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Interview of Robert Byron Bird by A. Jeffrey Giacomin on 2016 May 23,Niels Bohr Library & Archives, American Institute of Physics,College Park, MD USA,www.aip.org/history-programs/niels-bohr-library/oral-histories/42771-2
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In this interview R. Byron Bird discusses topics such as: his work in rheology and the history of the Rheology Research Center at the University of Wisconsin; his educational background in chemical engineering; polymer rheology; Joe Hirschfelder; his work at DuPont; John Tordella; University of Wisconsin, Madison; John Ferry; going as a lecturer to Kyoto University and Nagoya University; Society of Rheology; Arthur Lodge; Japanese Society of Rheology; Harold R. Warner; D. C. Evans; Ole Hassager; Chuck Curtiss; John Schrag; the writing of his two volume set; how foreign languages have been a part of his life.
I want to begin this second session by saying that my name is Alan Jeffrey Giacomin, and I am conducting this oral history on behalf of The Society of Rheology and the American Institute of Physics, who will archive it at the Niels Bohr Center. Now the physical location of this second session is Devil’s Lake State Park in Wisconsin on a bright, sunny day, and specifically it is Monday, May 23rd. The local time is 11:40.
So Bob, our first topic of discussion is I want to return to the subject of the two-volume set that you published. First edition was published in 1977, and the second edition ten years later in 1987. What provoked the writing of the second edition?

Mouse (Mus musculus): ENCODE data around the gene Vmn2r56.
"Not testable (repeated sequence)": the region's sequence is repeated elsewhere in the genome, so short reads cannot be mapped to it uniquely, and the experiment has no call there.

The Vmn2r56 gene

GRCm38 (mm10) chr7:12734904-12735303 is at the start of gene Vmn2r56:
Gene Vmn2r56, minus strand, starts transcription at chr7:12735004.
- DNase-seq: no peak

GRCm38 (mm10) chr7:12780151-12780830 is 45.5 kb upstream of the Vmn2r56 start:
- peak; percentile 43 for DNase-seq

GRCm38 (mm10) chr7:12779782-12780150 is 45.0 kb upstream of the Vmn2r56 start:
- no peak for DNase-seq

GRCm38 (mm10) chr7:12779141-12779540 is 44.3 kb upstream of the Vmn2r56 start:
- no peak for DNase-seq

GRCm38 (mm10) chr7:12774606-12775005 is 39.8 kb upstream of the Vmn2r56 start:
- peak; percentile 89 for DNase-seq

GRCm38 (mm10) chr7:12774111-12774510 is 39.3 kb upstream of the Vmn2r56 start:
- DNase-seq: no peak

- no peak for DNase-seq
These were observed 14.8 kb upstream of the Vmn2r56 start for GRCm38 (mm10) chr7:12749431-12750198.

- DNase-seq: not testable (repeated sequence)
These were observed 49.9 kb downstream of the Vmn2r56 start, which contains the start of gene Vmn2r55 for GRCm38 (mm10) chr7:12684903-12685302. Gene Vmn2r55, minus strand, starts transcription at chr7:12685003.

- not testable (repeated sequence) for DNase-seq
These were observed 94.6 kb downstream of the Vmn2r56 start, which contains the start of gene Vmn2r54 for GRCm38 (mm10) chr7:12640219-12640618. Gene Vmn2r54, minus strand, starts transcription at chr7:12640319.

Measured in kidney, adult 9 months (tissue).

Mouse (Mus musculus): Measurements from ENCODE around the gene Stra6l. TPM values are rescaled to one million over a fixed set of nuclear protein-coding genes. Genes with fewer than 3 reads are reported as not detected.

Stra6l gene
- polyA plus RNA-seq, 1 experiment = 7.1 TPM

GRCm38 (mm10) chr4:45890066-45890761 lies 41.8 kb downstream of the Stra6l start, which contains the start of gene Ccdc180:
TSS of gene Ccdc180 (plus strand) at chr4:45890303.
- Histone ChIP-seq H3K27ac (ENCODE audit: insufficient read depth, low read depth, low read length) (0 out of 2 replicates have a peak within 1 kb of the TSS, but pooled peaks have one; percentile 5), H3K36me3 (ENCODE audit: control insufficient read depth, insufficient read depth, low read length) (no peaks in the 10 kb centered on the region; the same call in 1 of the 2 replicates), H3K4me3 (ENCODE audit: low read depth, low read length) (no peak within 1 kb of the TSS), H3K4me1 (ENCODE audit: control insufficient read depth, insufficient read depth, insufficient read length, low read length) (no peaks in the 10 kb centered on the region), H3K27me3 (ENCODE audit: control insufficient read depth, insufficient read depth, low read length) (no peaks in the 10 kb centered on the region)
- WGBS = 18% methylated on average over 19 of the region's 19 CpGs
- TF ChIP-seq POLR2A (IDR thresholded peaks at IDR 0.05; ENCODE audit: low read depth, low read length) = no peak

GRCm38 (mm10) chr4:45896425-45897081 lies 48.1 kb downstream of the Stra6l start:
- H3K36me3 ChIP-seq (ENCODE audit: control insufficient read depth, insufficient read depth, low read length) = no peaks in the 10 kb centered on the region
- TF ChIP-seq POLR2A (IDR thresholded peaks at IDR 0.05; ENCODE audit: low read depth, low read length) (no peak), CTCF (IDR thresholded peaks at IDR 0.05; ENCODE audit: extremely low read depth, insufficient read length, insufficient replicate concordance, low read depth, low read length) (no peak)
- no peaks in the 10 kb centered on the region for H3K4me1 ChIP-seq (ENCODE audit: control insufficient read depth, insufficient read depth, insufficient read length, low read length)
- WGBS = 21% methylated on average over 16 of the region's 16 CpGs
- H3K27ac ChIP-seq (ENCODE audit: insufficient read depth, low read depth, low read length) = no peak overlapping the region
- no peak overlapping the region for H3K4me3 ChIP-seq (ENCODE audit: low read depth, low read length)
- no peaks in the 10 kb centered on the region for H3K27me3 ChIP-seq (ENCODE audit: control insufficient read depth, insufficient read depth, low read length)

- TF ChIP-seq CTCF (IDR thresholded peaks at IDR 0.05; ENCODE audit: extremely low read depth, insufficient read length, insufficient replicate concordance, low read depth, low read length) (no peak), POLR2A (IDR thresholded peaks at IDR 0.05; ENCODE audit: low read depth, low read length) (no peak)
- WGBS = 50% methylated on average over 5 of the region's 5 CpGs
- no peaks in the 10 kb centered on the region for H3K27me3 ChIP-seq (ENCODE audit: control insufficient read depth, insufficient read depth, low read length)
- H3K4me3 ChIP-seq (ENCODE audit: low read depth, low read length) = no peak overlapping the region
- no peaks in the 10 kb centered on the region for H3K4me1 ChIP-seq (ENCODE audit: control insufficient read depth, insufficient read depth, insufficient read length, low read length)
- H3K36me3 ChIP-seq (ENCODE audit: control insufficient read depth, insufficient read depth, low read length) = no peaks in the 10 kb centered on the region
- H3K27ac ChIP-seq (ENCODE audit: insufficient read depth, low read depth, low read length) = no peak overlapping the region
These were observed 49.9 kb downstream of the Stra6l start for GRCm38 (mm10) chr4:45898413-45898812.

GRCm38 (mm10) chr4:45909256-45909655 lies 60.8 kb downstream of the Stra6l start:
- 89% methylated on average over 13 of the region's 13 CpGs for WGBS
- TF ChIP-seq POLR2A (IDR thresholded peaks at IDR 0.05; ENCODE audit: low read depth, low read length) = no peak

I think it was the fact that quite a few additional materials had become available, and also the fact that the bulk of rheology people did not want to use the corotational approach that we had used in volumes 1 and 2 of the first edition. Almost everybody had adopted the code-formational formalisms, which were in agreement with the early work of Oldroyd as well as the book on elastic liquids by Arthur Lodge. So in the second edition, we decided to switch over to the point of view that seemed to be more popular with everybody. So we did that, and we took out everything that we had in the first edition on the corotational formalism. I think this was a big mistake. We should have kept the material on the corotational and perhaps added some material on the code-formational point of view. As you well know from our own work summarizing the simple equations, simple constitutive equations, the co-rotational models are by far the best. Also, the corotational formalism. I think this was a formalism is a lot easier to explain and present to students. So I think that pretty well summarizes it.
Were you still teaching at the time the first edition was written?
How about the second edition? Were you —
I was still teaching because the second edition came out in ’87, and I didn't retire until 1992.
So you actually taught from both editions.
And you taught courses from both volumes of both editions.
Yes. That’s correct.
If you were to write a third edition, have you given any thought to how you might go about that?
[Laughs] I think I would be inclined to put all the emphasis on the corotational formalism because by and large it’s easier to explain and easier to present. I think the big reason for going over to the code-formational method was that the integral models were easier to handle in the code-formational form, and there were a number of popular models at that time that were done in the code-formational form.
Before you wrote the 1977 edition, the first edition, what were the best textbooks from which one might teach the corotational approach?
There were no textbooks available at that time on the co-rotational approach that I know of.